IMF’s growth forecast for Nigeria, others dim
Hopes of a quick recovery from the ongoing economic crisis in Nigeria and sub-Sahara Africa are dim, going by the latest forecast of the International Monetary Fund (IMF).
IMF, in its World Economic Outlook released yesterday pointed out that the persistent lower commodity prices and a less-supportive global environment will continue to decelerate economic activity in sub-Saharan Africa.
Of the 23 commodity-exporting economies, growth will depress at 1.4 per cent by the end of the year for Nigeria, South Africa, Angola, among others.
Côte d’Ivoire and Senegal economies in West Africa and Ethiopia and Kenyan economies in East Africa are projected to grow at six to eight per cent in the next couple of years.
In recent months, the near-term prospects of oil exporters in particular have worsened, notwithstanding the modest uptick in oil prices.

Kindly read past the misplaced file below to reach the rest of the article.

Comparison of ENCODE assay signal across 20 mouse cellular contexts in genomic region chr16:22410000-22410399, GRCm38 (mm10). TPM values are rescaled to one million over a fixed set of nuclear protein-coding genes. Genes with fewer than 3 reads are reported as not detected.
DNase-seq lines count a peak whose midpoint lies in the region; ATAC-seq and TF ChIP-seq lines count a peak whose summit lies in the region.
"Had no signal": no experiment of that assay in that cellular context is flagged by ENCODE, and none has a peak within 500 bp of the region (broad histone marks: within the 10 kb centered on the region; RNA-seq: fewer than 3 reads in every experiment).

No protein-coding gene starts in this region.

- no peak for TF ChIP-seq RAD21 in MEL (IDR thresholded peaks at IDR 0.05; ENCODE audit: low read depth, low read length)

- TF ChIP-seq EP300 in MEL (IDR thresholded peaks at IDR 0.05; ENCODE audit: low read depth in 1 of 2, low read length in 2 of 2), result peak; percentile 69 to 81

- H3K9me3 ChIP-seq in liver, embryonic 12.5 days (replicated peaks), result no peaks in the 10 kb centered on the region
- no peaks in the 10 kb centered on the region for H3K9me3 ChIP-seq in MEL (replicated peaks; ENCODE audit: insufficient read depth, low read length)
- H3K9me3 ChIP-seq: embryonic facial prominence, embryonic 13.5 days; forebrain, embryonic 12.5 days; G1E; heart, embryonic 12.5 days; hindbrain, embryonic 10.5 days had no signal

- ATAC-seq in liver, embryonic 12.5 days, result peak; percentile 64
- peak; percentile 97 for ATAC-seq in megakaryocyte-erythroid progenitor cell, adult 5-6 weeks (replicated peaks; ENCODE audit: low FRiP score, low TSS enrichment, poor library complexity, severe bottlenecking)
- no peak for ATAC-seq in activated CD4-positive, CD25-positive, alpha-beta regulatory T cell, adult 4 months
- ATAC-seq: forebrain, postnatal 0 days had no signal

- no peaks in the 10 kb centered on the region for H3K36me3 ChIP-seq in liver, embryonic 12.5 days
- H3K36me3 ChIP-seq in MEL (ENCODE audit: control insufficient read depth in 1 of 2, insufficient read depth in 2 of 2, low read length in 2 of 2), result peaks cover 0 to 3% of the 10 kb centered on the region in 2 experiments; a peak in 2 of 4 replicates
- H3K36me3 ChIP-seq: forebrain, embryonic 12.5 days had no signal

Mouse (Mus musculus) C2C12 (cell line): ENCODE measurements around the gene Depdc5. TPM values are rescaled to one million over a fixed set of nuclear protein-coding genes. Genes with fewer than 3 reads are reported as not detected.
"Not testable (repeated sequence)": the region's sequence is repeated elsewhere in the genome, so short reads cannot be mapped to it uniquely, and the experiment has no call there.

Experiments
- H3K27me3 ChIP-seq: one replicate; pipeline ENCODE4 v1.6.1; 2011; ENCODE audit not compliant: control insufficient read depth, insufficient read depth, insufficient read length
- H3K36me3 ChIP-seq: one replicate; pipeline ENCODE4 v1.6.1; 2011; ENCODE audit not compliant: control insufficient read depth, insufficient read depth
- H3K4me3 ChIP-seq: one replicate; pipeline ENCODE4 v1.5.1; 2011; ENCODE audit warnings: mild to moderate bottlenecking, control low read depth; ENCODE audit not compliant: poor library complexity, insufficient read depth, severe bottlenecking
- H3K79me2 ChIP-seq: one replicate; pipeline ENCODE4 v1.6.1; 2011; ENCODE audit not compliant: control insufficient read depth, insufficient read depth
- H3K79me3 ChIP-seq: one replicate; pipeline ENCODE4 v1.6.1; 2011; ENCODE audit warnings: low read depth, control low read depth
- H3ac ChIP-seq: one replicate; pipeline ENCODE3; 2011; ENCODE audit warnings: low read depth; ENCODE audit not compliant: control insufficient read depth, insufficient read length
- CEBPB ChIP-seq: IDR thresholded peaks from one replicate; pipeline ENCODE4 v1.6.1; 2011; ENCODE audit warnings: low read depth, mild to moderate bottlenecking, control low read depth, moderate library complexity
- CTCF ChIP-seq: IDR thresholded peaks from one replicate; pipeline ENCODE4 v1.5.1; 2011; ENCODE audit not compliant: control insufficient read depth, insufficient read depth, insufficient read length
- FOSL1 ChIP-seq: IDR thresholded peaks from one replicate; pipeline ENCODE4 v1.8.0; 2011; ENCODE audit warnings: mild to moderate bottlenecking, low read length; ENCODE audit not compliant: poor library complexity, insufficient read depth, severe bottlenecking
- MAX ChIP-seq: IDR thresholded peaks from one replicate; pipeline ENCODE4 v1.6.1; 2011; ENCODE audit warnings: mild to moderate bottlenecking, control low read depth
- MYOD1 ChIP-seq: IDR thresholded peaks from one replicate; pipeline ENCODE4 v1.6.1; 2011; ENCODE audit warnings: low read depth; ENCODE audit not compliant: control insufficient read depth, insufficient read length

The adverse effects of the decline in prices of 2014–15, first mainly felt within the oil-related sectors, have spread to the entire economy, leading to a more entrenched slowdown.
Consequently, “Output among oil exporters is expected to shrink by 1.3 percent this year, weighed down by a deep contraction in Nigeria, but also in Chad, Equatorial Guinea, and South Sudan, while Angola will barely escape recession.
“Likewise, countries such as the Democratic Republic of Congo, Ghana, Zambia, and Zimbabwe are decelerating sharply or stuck in low gear.
“By contrast, non-resource-intensive countries continue to perform well. Growth for this group as a whole is expected at 5.5 percent this year—just below the average six per cent experienced during 2000–14.
“They benefit from a lower oil import bill and an improved business environment, while strong infrastructure investment continues to help sustain the growth momentum,” the report said.
The report again reiterated the need for structural reforms to complement macroeconomic policies, so as to set growth on a sustainable footing and preserve competitiveness.
“In particular, measures to ensure reliable sources of fiscal revenue and efficient public spending would go a long way toward protecting against untenable increases in public debt.
“Domestic revenue mobilisation measures should take precedence to reduce overreliance on commodity-related revenue. Overly abrupt cuts to productive capital spending should be avoided to support the diversification agenda that will be a prerequisite for the growth rebound,” the IMF report concluded.
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